Roger Maris Museum
Welcome to the Roger Maris Museum

Memories of Roger

Local Memories of Roger

Wayne Blanchard, longtime friend: Maris "treated his friends like one of the family," and when he came to Fargo "he came to see his friends."

Walt Seeba:
Maris's brother-in-law, on Roger's humility. While out one night in Sioux City, Iowa, Seeba says "No one recognized Roger until five minutes before closing. Then we got out of there. But not before Roger autographed a Babe Ruth-autographed baseball for some guy." Seeba tells another story of being out for coffee in Kansas City after Roger had flown directly there to join his family after a Yankees game. Only after two patrons complimented Roger on his performance did Roger confess that he had two home runs and seven RBIs.

Bill Weaver:
Calls Roger "just as humble as any human being I've ever met."

Jim McLaughlin:
Remembers Maris as a "quiet person who, unlike a lot of famous players, refused to capitalize on endorsements, because it would invade his family's privacy."

Respect for Roger among the baseball community

Mickey Mantle: "I still see him in my dreams. We lived together, we kidded around a lot, we enjoyed our time out there. Roger was a hell of a player, a Hall of Famer for sure in my book."

Reggie Jackson:
"I have so much respect for the man. For the mental part almost more than the physical. I mean, can you imagine what it's like to hit 61 home runs in a season? In New York?"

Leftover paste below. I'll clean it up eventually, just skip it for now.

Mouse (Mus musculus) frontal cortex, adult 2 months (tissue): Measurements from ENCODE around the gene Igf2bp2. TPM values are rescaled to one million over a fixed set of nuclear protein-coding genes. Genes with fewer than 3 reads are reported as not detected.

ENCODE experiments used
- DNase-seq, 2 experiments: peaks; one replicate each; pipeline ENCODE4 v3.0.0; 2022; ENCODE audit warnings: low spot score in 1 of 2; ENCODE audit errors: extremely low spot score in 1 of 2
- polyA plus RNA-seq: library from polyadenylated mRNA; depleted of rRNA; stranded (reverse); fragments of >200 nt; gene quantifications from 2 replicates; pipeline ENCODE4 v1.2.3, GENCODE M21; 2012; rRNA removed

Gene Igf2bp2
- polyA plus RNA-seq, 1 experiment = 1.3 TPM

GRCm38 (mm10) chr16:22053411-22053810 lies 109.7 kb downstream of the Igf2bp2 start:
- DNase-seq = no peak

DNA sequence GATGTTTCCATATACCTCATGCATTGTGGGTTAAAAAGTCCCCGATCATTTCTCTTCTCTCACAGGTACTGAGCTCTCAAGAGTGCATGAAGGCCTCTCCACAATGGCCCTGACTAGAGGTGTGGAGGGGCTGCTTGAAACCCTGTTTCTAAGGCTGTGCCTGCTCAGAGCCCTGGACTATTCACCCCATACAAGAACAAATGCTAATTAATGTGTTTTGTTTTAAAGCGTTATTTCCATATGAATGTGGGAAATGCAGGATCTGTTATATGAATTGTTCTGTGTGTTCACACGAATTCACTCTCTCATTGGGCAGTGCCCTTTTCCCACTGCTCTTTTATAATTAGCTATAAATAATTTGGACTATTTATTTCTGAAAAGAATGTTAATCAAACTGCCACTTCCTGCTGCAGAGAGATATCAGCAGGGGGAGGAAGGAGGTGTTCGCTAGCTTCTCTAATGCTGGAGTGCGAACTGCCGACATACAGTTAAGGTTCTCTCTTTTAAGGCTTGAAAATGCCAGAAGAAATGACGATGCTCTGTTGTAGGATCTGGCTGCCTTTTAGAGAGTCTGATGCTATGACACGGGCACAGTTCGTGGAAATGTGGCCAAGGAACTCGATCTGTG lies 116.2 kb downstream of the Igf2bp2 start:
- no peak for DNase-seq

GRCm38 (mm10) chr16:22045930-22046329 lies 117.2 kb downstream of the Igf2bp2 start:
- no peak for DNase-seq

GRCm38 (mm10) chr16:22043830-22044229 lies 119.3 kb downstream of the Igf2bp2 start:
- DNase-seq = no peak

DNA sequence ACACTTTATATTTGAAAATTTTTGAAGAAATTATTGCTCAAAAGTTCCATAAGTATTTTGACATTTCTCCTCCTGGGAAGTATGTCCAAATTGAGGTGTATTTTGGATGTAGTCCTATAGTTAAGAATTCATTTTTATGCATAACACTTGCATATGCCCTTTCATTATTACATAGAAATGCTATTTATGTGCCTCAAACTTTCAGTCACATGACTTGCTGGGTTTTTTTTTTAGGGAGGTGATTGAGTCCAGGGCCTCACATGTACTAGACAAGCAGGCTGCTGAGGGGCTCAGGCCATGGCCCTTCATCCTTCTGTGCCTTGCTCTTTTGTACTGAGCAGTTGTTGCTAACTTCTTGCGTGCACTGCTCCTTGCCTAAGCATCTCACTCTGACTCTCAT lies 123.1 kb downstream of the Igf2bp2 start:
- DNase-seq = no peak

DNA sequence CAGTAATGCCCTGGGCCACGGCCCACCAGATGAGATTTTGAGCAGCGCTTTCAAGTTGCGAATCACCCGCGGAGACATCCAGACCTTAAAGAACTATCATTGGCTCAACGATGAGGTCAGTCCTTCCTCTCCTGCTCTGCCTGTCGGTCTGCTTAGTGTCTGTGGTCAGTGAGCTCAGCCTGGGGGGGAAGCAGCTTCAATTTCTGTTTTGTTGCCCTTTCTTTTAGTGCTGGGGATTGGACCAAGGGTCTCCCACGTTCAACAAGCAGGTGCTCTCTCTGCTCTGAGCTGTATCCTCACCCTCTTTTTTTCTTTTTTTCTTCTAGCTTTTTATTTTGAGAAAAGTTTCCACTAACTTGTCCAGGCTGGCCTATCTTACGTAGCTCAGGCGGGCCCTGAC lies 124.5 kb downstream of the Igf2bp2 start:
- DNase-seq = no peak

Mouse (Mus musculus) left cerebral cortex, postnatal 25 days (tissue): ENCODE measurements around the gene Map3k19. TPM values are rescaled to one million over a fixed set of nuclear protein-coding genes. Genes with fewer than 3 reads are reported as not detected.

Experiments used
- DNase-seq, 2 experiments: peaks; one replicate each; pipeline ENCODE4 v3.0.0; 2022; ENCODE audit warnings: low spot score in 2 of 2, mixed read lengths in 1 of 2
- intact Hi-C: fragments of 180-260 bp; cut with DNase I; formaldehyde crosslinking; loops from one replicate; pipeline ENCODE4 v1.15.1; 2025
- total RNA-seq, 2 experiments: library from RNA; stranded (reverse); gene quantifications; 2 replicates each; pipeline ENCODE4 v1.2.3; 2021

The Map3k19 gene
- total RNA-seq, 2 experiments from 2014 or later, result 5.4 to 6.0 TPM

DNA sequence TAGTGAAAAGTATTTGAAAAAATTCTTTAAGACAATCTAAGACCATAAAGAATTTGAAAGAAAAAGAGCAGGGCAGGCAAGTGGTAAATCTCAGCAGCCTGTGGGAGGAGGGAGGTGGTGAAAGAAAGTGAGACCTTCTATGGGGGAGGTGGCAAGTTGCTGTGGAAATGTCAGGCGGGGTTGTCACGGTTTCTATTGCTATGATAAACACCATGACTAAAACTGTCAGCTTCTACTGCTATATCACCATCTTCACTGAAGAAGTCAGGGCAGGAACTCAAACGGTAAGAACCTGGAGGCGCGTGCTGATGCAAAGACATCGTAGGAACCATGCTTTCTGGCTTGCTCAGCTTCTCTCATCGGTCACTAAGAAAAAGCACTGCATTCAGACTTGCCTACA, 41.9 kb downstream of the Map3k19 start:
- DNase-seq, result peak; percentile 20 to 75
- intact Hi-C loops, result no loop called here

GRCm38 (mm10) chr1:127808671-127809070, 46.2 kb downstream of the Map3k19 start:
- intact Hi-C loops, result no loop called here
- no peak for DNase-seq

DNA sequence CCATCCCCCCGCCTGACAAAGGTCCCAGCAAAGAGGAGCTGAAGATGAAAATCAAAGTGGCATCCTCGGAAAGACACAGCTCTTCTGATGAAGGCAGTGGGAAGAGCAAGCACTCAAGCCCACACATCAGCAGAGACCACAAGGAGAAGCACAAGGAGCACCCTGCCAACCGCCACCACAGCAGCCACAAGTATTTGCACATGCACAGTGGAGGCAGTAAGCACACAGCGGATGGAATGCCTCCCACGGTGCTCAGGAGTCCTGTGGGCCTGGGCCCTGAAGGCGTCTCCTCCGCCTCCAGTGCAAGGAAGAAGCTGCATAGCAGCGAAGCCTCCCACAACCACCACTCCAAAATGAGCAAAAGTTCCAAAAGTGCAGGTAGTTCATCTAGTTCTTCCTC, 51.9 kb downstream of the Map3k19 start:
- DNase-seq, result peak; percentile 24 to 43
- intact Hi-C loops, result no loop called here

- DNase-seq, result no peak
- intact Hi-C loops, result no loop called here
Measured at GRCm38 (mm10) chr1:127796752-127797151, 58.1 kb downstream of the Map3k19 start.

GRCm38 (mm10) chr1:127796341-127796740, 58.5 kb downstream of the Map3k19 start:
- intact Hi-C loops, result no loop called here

Bobby Richardson:
"We played against Maris when he was with Kansas City and Cleveland. He knocked me down at second base. He was the best in the league at breaking up the double play."

Hank Aaron:
"You know, I had to tell someone recently that Roger Maris was a damn good ballplayer. People think he had just one big year, but he was a very good ballplayer. I thought he was one of the best outfielders I have seen, and he was a very good clutch hitter."

Mike Shannon:
"I never saw him make one mistake in the outfield. I played with him every day and I watched him. And when I played against him in the '64 World Series, the biggest surprise of the series for me was what a good centerfield he was."

Whitey Herzog:
"You couldn't play right field any better than Roger did. He could make every throw, play shallow, and then go get the ball. Roger Maris is probably the best ballplayer to ever play the game who isn't in the Hall of Fame."

Tony Kubek:
"One thing Roger had that players lack these days - more than some - was respect for the game and his teammates and the opposition."

Maris on Maris: "Sometimes I wish I never hit those 61 home runs. All I want is to be treated like any other player. I never wanted all this hoopla. All I wanted is to be a good ballplayer, hit 25 or 30 homers, drive in around a hundred runs, hit .280, and help my club win pennants. I just wanted to be one of the guys, an average player with a good season."

Final Resting Place

MonumentAfter a two-year battle with lymphatic cancer, Roger Maris died in a Houston, Texas, hospital at the age of 51. Roger is buried at Holy Cross Catholic Cemetery, 1502 32nd Avenue North, Fargo, ND. His diamond-shaped headstone depicts an image of the swinging left-hander with the caption "61, 61". At the base of the stone is the simple inscription, "Against All Odds."